An Initiative of the U.S. Climate Alliance
Between now and 2030, the United States is expected to invest $600 billion in electricity transmission and distribution and reinvest an additional $500 billion in the power generation fleet. Those investments, which would include as much as 480 gigawatts of fossil fuel replacement and new capacity across the United States, threaten to “lock-in” enormous greenhouse gas emissions over the life of the projects - incompatible with achieving the goals of the Paris Agreement. However, in recent years new technology solutions including energy storage, distributed solar, energy efficiency, and sophisticated energy management approaches have become more economic. These environmentally-friendly solutions are now able to be deployed independently or on a portfolio basis to defer or forgo the need for many traditional generation, transmission and distribution investments.
│ State Leadership to Date
Many US Climate Alliance states have pioneered innovative approaches to grid modernization, including utility regulatory and business model reform to enable “non-wires alternatives.” Non-wires alternatives refer to using advanced distributed energy technology to offset the need for traditional utility capital investments. Examples include:
- Washington State has implemented non-wires alternatives at the transmission level, electing not to construct a proposed 80-mile, 500-kV transmission line, and will instead use non-wire alternatives like grid management and energy storage.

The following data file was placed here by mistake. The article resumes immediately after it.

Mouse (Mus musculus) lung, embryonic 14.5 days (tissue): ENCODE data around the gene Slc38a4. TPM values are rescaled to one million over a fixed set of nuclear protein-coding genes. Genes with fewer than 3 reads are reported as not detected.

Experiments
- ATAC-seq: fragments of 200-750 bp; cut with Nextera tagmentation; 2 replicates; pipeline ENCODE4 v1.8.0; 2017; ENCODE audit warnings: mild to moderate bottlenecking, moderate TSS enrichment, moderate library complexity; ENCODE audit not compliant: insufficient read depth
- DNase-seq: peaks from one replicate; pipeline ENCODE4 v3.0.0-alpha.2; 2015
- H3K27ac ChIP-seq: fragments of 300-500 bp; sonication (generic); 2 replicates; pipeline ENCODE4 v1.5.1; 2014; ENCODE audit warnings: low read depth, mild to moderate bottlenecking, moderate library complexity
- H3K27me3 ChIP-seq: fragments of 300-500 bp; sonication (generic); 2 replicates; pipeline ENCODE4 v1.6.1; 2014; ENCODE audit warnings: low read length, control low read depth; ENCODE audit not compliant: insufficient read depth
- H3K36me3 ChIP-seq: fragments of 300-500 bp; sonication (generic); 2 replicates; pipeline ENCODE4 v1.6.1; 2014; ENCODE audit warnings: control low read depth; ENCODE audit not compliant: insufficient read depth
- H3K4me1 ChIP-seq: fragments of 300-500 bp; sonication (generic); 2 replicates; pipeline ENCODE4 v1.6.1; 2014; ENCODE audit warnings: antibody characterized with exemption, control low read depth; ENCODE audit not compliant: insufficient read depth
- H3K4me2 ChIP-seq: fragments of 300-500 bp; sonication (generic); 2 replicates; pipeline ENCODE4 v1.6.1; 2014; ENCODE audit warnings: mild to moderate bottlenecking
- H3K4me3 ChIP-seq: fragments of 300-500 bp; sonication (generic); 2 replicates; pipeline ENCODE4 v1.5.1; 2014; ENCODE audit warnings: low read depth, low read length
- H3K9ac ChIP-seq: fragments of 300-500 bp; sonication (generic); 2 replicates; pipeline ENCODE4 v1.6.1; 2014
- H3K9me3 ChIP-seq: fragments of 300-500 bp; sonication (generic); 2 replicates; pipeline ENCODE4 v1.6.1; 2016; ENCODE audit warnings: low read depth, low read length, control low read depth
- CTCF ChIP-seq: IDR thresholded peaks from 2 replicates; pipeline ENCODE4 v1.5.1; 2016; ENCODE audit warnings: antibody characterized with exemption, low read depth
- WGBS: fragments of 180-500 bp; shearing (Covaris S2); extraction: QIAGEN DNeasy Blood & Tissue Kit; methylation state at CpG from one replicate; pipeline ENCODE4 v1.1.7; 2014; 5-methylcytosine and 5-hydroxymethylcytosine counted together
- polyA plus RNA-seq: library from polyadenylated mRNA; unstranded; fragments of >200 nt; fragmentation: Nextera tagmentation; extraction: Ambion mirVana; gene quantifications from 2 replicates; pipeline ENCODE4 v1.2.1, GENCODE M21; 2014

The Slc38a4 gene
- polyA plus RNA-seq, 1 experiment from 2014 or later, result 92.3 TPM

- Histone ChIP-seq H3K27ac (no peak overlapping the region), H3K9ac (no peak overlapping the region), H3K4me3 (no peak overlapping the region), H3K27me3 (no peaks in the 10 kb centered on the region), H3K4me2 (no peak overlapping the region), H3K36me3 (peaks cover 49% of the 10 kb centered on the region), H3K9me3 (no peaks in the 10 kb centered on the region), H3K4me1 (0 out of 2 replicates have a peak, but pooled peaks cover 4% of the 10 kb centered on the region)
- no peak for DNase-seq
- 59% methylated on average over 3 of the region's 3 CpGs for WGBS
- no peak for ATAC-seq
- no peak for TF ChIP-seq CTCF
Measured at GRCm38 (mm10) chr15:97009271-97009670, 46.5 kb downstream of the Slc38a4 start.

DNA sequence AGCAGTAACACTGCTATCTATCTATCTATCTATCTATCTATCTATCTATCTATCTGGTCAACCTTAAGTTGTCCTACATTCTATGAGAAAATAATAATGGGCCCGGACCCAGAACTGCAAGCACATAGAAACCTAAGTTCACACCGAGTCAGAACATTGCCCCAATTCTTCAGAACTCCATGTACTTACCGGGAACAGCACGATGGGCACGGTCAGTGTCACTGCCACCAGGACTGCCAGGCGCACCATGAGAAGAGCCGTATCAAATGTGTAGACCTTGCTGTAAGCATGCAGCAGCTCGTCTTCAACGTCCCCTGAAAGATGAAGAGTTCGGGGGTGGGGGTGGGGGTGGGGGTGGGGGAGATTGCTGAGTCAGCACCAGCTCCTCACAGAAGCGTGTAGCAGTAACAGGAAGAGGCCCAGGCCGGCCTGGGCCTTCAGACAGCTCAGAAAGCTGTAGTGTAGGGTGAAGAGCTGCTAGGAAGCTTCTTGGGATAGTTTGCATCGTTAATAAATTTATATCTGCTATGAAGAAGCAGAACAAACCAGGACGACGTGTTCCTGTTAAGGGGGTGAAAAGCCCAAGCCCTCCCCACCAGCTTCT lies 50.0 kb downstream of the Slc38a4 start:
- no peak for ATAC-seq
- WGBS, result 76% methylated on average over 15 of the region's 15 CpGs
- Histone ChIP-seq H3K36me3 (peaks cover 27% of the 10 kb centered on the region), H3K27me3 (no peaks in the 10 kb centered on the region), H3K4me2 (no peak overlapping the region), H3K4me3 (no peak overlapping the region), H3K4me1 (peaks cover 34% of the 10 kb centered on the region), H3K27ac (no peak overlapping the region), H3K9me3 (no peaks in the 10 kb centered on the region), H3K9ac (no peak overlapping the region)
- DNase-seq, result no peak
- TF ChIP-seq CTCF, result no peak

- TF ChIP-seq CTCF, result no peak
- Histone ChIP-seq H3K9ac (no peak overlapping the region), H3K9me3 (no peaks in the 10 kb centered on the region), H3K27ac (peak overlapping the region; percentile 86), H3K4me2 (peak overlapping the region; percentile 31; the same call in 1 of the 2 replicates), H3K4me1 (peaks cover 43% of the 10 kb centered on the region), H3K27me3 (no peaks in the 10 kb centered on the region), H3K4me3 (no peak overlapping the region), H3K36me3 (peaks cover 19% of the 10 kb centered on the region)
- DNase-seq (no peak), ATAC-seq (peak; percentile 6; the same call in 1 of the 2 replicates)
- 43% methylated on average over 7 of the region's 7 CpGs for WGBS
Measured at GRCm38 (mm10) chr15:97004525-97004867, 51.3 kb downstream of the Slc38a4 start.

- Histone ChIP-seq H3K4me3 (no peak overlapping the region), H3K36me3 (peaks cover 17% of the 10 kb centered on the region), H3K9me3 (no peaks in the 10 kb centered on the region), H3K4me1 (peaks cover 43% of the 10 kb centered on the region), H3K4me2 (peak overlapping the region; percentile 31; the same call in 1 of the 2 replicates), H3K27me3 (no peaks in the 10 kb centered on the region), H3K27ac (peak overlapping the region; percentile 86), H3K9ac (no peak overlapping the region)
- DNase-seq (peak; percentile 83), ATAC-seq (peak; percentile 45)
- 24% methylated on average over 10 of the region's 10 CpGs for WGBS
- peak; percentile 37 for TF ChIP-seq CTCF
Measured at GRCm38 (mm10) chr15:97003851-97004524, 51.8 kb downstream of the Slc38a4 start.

- New York State has 36 non-wires alternatives projects in various stages of development, including a project in Brooklyn and Queens which will drive as much as $1 billion in savings to ratepayers.
- In California, the state Public Utilities Commission has worked with utilities to launch non-wires alternatives as opposed to approving ratepayer funds for traditional transmission and distribution upgrades.
│ U.S. Climate Alliance Collaboration
In September 2017, the U.S. Climate Alliance established a Power Sector Working Group to develop new tools and resources that benefit the electric grid and help meet renewable energy and emission reduction goals. U.S. Climate Alliance States are actively collaborating on grid modernization strategies, including non-wires alternatives, and will work together to synthesize lessons learned from non-wires procurement approaches around the United States.
U.S. Climate Alliance States are further collaborating to create an implementation “playbook” to help regulators and utilities implement non-wires approaches and best practices. States are working with the Rocky Mountain Institute to develop the non-wires alternatives playbook and support broad dissemination and implementation of the findings and resources.